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How healthcare organizations can prepare for cloud service outages

Healthcare organizations should have a DR and business continuity plan to retain access to patient charts and administrative services in case of a cloud service outage.

In recent years, the shift to the cloud has been an ongoing initiative for many hospitals in the U.S. This has been the result of cloud vendors offering capabilities around redundancy, scalability and management. However, despite the fact that some healthcare organizations have successfully reduced their infrastructure footprint by moving to the cloud, concerns still remain about the potential impact of cloud service outages on patient care.

When Amazon Web Services (AWS) experienced several hours of downtime on its services in the U.S. East-1 region on February 28, 2016, several clients experienced connectivity issues and loss of service as a result. While AWS' official statement said the incident was the result of human error, there have been cases where cloud services became inaccessible due to internet providers experiencing connectivity issues. These issues forced their clients -- including hospitals -- to lose connection as well.

The adoption of cloud services varies from one group to another, and the impact of an outage can include losing access to patient charts, medical images, email or administrative services. This highlights the realities of being at the mercy of the vendor when an outage occurs. In many cases, the organization's IT department is not able to provide an ETA on when the systems will be restored.

Preparing for cloud service outages

Organizations can prepare for a cloud service outage by implementing a disaster recovery and business continuity plan. However, for smaller health organizations that rely on their EHR as a service, losing access to their core online hosted system can't easily be mitigated. These small organizations can ensure they have a secondary line of internet to connect to if one of their internet service providers is down. If the EHR vendor itself is completely offline due to an outage in a service such as AWS, the healthcare organization may have to rely on paper charts until service is restored. If the organization has completely moved from paper to electronic charts, a physician may not have access to a patient's chart during a visit.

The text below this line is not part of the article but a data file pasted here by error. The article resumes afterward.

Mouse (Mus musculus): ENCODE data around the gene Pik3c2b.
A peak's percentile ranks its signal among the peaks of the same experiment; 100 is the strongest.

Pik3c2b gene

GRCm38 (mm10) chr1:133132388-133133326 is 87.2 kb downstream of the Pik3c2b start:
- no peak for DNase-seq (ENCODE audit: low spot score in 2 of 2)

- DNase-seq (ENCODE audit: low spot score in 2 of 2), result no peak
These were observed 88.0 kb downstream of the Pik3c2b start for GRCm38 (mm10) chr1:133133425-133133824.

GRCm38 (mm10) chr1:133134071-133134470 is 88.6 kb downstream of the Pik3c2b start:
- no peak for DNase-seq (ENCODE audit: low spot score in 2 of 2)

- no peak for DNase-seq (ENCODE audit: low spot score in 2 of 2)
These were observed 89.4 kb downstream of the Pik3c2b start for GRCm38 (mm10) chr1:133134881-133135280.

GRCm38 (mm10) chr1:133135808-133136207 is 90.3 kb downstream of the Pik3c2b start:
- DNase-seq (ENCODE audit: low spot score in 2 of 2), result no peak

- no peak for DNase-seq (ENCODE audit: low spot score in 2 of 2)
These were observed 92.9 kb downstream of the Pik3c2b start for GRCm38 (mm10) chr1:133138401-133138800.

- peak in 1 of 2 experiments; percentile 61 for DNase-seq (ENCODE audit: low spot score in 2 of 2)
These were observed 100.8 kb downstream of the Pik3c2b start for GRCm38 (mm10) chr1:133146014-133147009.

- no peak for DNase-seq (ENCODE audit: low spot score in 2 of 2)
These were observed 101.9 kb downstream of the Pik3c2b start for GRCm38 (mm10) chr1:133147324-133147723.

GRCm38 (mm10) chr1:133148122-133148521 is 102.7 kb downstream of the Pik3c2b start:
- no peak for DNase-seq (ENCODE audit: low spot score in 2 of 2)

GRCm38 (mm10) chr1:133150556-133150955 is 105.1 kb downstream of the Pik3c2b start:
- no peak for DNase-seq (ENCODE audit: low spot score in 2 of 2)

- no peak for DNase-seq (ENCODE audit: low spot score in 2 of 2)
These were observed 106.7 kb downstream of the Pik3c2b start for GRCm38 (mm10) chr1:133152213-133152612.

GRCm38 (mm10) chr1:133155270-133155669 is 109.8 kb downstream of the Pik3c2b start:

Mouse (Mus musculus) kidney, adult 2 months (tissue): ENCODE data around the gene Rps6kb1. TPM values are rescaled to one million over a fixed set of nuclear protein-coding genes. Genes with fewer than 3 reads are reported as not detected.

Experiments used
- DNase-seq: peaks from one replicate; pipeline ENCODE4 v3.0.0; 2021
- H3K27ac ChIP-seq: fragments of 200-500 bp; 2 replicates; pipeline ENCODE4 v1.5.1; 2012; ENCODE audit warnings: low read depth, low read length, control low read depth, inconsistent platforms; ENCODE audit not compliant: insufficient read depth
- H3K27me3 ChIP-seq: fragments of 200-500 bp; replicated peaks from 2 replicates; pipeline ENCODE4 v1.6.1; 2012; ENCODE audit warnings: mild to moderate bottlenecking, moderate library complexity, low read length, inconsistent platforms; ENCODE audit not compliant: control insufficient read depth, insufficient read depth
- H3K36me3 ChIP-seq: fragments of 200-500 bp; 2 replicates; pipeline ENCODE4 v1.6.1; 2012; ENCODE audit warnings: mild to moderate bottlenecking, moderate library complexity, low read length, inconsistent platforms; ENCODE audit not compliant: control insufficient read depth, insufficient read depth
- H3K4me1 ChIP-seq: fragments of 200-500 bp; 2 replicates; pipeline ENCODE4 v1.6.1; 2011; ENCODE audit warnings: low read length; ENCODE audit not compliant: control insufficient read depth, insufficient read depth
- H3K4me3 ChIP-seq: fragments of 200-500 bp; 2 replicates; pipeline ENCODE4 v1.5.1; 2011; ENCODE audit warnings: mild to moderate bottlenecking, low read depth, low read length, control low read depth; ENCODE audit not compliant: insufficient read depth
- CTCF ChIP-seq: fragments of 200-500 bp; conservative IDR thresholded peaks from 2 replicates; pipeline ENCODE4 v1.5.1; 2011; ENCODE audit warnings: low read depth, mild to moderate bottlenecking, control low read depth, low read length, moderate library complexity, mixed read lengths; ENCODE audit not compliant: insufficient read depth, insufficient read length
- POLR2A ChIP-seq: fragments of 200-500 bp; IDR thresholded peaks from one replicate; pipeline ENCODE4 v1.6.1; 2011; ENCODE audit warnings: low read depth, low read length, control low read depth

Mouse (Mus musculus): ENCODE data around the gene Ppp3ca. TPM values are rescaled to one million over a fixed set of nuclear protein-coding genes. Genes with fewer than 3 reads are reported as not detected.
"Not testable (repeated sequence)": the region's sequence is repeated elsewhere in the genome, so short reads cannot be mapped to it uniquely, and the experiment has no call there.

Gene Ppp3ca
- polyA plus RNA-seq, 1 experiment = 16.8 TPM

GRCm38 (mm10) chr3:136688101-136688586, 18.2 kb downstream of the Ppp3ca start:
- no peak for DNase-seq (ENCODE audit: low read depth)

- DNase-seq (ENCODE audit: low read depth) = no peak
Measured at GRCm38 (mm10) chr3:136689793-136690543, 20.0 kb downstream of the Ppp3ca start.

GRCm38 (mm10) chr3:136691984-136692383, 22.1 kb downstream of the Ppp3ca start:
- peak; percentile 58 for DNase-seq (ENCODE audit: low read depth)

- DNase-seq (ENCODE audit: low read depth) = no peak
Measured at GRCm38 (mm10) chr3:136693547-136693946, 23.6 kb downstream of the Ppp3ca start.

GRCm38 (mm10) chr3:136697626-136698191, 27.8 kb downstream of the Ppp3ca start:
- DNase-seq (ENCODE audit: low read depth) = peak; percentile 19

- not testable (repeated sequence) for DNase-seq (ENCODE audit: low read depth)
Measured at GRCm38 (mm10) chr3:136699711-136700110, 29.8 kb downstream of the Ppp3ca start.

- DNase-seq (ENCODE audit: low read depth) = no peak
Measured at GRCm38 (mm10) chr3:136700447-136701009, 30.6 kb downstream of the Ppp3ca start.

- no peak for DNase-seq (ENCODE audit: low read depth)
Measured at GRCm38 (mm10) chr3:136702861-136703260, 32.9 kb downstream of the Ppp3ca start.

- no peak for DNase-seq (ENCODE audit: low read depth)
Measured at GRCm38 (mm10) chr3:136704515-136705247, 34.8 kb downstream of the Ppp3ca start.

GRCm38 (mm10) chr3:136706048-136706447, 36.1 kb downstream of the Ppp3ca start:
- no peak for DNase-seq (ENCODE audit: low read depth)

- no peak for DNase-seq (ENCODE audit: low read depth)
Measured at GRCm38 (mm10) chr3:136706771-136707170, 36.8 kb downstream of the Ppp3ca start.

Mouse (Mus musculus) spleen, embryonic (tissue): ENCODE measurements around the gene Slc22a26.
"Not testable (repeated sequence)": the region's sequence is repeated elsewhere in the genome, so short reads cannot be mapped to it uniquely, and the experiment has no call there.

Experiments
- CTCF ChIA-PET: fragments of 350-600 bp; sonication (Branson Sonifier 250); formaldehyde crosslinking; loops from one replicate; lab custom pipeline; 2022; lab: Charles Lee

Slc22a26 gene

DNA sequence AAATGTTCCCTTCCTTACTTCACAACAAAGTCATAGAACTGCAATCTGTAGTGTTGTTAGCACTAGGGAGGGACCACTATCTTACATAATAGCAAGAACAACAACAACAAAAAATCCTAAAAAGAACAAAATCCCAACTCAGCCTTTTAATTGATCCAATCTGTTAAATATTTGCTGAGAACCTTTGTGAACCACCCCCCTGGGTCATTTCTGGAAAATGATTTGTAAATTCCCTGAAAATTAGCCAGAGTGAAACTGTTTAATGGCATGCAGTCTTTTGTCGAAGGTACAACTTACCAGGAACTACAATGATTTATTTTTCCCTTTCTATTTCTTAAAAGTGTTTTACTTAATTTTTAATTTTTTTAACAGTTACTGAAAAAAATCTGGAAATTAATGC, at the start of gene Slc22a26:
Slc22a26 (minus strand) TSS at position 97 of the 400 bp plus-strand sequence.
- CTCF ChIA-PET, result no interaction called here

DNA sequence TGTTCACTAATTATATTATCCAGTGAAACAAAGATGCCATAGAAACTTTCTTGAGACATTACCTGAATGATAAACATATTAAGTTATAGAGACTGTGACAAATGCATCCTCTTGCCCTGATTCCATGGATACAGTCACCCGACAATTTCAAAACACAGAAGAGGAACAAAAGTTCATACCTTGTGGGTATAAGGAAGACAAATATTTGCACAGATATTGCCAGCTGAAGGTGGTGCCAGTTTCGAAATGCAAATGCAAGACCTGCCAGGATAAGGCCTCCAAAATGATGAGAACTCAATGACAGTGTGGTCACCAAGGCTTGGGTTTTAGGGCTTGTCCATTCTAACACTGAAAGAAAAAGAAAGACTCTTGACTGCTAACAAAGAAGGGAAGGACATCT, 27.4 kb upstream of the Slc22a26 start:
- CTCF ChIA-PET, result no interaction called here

These cloud service outages serve as a reminder to healthcare IT executives that they need to ensure they have a robust contingency plan that can provide access to critical systems when the cloud service provider or connectivity to their workloads is disrupted. For larger health organizations, this can mean hosting their environment in multiple geographic locations either with the same or multiple vendors.

Disaster recovery options

One option that has been popular is disaster recovery as a service. Under this model, a hospital uses a service provided by a vendor such as Microsoft and Amazon, which will ensure their systems are replicated and ready to go in case of emergency. This option has proven to be one of the most cost-effective since it does not require the duplication of the environment.

An alternative to using the cloud for disaster recovery needs is to use the hospital environment itself as the disaster recovery site. In this scenario, if there is a cloud outage or connectivity disruption, end users can simply connect to the local data center within their facility and resume work. This is an attractive option because it allows hospitals to repurpose existing capital investment into their current equipment to create redundancy in case of an outage.

With cloud service outages happening from time to time, those who are already in the cloud are reminded of the importance of contingency planning. Those who have not made the move and are preparing to make the leap must take the appropriate steps in vetting cloud providers. This means confirming that the cloud provider will implement safeguards that will ensure the availability of services even if the cloud provider goes dark. It's hard to predict if these outages will increase or not, but with the realities of current cyberthreats and increasing demand for cloud services, healthcare IT should take all the appropriate steps to implement a new disaster recovery plan or reevaluate their existing plan.

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